Alí Primera

Alí Primera top 20 songs


Alí Primera biography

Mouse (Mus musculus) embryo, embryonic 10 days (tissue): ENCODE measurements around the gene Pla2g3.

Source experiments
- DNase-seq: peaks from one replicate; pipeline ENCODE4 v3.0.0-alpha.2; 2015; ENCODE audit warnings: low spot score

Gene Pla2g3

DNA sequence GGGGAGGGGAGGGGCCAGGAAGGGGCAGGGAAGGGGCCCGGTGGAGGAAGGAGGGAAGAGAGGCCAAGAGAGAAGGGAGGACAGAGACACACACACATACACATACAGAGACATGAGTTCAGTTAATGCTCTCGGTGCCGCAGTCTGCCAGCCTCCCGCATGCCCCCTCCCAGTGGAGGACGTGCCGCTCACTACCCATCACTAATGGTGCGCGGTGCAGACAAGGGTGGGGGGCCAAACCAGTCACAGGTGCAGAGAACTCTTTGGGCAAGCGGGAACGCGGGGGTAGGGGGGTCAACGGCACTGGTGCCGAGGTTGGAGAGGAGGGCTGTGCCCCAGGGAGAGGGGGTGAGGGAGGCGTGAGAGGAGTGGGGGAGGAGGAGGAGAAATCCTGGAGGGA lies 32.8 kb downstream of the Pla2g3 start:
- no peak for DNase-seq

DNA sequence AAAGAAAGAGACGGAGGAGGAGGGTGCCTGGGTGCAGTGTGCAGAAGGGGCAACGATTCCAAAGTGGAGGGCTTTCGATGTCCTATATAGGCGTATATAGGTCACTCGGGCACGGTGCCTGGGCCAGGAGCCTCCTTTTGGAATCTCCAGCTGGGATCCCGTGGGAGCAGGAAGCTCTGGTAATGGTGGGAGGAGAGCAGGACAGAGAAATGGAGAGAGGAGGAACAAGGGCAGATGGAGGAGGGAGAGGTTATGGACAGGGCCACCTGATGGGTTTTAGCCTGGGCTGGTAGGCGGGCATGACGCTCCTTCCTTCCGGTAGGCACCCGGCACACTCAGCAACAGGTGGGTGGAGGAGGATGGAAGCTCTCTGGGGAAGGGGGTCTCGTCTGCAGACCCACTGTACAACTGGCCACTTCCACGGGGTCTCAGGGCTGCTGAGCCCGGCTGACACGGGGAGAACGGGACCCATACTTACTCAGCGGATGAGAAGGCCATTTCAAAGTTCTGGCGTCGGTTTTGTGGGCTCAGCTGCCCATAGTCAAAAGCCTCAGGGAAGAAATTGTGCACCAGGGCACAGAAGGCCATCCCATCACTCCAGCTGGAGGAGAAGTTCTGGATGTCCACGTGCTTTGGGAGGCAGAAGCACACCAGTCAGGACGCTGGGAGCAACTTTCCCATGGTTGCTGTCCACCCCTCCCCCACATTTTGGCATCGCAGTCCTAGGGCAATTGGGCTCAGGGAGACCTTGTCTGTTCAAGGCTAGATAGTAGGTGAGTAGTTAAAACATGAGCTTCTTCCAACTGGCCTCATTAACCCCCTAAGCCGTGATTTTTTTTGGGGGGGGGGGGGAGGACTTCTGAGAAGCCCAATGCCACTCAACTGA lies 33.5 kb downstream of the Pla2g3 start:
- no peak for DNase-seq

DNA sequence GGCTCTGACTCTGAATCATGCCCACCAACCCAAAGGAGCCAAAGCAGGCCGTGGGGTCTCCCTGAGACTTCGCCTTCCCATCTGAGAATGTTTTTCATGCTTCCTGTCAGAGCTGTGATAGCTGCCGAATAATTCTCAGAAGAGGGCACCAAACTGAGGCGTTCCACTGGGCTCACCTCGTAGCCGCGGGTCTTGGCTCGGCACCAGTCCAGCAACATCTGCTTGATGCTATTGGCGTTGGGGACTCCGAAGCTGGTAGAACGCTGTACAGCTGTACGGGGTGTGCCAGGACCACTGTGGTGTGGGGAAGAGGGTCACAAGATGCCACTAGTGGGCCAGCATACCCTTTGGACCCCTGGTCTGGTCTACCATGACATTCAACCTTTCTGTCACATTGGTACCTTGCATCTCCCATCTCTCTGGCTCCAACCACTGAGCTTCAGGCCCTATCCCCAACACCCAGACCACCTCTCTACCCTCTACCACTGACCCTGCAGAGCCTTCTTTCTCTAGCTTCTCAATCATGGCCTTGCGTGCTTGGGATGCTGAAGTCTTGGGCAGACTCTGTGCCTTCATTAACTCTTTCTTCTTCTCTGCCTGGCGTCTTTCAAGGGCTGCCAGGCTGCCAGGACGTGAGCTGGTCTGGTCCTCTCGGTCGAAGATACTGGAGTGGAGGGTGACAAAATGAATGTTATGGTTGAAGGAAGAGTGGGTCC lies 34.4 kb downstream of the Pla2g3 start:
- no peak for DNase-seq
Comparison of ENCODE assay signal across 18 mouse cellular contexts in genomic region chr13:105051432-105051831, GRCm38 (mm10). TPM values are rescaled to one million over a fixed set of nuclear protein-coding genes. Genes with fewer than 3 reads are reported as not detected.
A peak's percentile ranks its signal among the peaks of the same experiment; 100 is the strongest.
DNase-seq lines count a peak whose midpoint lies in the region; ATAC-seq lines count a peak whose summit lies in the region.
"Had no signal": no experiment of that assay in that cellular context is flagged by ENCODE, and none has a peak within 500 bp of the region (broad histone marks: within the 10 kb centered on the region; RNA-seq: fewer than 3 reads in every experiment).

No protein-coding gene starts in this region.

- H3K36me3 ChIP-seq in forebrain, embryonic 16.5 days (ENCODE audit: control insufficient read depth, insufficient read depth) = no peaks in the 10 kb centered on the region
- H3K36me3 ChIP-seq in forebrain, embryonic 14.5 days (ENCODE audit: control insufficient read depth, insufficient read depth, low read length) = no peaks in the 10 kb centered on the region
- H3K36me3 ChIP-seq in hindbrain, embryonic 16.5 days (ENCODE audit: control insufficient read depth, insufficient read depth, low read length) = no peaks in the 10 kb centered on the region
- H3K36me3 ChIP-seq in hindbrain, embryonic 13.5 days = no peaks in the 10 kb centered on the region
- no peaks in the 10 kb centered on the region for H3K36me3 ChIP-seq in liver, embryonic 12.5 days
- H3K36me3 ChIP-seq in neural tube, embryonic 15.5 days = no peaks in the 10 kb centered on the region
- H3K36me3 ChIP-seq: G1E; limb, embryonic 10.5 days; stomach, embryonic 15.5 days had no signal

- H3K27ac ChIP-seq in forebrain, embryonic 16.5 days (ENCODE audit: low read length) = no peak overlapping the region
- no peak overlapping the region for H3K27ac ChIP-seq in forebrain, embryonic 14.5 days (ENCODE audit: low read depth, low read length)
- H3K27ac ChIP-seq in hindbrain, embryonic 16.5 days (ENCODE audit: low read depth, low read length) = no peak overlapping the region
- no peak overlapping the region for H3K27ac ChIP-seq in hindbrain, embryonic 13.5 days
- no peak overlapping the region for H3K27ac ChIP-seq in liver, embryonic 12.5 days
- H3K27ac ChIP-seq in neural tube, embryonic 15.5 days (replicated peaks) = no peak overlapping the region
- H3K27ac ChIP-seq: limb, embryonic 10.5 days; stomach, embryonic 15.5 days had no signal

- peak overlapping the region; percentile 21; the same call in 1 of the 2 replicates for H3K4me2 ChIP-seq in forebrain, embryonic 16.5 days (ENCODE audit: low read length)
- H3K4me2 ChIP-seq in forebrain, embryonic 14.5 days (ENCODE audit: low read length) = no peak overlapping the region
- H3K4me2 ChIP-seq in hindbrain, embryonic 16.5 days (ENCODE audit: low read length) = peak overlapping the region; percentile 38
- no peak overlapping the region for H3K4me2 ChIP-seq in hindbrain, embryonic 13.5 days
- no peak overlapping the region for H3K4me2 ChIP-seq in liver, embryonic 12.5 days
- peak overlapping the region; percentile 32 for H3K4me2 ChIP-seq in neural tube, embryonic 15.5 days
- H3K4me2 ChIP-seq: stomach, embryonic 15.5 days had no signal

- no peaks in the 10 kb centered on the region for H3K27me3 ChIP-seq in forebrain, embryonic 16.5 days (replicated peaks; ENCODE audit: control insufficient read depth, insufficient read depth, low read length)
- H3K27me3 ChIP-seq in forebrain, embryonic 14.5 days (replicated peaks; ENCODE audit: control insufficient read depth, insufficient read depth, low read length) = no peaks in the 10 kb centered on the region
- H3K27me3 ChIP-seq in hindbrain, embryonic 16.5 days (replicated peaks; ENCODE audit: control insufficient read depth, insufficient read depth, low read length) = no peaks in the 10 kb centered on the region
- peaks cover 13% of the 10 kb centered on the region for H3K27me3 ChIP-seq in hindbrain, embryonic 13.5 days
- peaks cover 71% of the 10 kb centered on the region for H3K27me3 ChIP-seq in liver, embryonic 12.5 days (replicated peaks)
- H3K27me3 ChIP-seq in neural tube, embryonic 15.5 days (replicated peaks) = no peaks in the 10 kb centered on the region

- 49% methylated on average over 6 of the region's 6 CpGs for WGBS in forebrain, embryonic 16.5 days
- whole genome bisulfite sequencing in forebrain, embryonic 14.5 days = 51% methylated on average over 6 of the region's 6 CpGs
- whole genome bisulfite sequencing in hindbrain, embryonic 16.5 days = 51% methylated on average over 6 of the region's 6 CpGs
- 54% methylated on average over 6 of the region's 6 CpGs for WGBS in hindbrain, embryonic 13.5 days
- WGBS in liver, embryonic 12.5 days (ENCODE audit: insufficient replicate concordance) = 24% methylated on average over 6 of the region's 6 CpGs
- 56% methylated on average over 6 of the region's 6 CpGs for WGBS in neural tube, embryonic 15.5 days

En hay dos entradas para este mismo artista: Alí Primera y Ali Primera (sin tilde) Sería útil unirlas On there are two entries for the same artist: Alí Primera & Ali Primera (without accent mark). It would be useful to merge them. ________________________________________________________________________ Alí Primera was baptized as Alí Rafael Primera Rosell by his parents Antonio Primera and Carmen Adela Rossell. Poor from the start, he lost his father when he was three. His father, who worked served as an official in Coro, died accidentally during a shooting incident that occurred when some prisoners tried to escape from the jail in town in 1945. As Primera was still quite young when his father died, he travelled with his mother and 2 siblings through different towns on the Paraguaná Peninsula, including San José, Caja de Agua, where he graduated from elementary school; Las Piedras and finally, La Vela, near Punto Fijo. It was in this town that Primera worked a number of jobs, from a shoeshiner at the age of 6 to a boxer, due to the miserable conditions his family lived in. These jobs did not, however, discourage him from continuing his studies. In 1960, Primera and his family left La Vela looking for a better life and moved to Caracas, where he enrolled in the “Liceo Caracas” in order to complete his education. After he graduated in 1964, he enrolled at the Central University of Venezuela to study Chemistry at the School of Science. While at the university, he started singing and composing music. At first, it was a just a hobby for him, but it gradually came to take up all of his time. His first songs, Humanidad and No basta rezar, the latter of which was presented at the Festival of Protest Songs organized by the Universidad de los Andes in 1967, propelled him to fame. Between 1969 and 1973, Primera lived in Europe thanks to a scholarship he was received in 1968 from the Communist Party of Venezuela to continue his studies in Romania. Once in Europe, he earned a living by washing dishes and occasionally sang in places that respected his work. He recorded his first album Gente de mi tierra in a studio in Germany. Primera’s compositions talk about the suffering of the people, destroyed by poverty and social inequality. Because of his songs, he quickly made his way into the hearts of the people and soon became known as El Cantor del Pueblo or The People’s Singer. Primera died in a car accident on February 16, 1985 on the Autopista Valle-Coche in Caracas. Before his death, Alí Primera had started a new album at the end of 1984 that combined the recurring themes of his songs with beats that he had never used before such as the gaita from Zulia in Venezuela. Even though the Venezuelan government declared in 2005 his music to be national property, the reality is that the rights to his albums were turned over years ago to the now defunct Venezuelan record company Top Hits, which was acquired by the Mexican record company Balboa Records.

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